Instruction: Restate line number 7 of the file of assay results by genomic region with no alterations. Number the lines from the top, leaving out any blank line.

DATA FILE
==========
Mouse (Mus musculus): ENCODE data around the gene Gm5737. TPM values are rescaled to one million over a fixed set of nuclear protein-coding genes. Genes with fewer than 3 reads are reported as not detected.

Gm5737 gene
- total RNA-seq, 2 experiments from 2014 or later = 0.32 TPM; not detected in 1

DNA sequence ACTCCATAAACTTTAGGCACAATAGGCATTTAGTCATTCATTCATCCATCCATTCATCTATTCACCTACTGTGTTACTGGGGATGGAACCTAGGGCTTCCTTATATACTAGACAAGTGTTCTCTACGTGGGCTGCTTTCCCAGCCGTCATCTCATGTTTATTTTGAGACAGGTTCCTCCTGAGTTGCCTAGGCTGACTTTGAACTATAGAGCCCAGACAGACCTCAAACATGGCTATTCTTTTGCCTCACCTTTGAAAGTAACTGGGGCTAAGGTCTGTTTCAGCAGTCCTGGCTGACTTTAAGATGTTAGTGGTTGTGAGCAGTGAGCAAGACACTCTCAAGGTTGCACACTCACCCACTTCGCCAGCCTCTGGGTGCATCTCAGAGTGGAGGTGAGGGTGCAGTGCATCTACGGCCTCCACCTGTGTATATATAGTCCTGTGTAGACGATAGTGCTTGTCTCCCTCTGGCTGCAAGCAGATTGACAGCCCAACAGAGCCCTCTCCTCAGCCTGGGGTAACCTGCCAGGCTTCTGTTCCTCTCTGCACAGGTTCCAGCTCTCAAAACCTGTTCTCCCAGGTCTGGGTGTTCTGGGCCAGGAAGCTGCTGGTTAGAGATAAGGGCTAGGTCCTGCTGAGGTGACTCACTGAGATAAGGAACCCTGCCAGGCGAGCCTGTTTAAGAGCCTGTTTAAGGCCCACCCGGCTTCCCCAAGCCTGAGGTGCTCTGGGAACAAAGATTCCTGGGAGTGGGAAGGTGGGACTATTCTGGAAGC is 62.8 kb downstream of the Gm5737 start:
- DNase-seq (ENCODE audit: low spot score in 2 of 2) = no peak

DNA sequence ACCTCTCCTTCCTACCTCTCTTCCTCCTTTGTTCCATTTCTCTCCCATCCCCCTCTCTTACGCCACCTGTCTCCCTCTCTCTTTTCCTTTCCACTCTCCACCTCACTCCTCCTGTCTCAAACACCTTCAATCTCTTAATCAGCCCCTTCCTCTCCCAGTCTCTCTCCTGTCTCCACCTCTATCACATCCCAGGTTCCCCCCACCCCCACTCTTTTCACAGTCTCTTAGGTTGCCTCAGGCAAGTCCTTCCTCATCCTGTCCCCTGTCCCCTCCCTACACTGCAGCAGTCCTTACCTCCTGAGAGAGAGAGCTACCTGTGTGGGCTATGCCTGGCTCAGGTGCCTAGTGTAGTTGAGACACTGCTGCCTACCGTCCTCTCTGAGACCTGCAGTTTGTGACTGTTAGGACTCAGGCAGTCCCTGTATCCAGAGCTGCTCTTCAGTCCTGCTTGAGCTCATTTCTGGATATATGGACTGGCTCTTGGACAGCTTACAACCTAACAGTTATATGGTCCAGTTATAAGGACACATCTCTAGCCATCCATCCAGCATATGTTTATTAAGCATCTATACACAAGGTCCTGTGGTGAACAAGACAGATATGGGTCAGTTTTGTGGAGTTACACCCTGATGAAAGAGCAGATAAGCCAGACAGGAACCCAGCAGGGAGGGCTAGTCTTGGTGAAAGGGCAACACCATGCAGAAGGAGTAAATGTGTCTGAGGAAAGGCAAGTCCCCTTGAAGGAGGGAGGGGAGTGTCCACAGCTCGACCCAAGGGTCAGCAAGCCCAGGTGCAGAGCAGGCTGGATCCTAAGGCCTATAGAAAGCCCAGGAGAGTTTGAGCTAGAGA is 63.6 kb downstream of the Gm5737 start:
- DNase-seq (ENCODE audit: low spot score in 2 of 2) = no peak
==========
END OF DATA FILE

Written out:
- DNase-seq (ENCODE audit: low spot score in 2 of 2) = no peak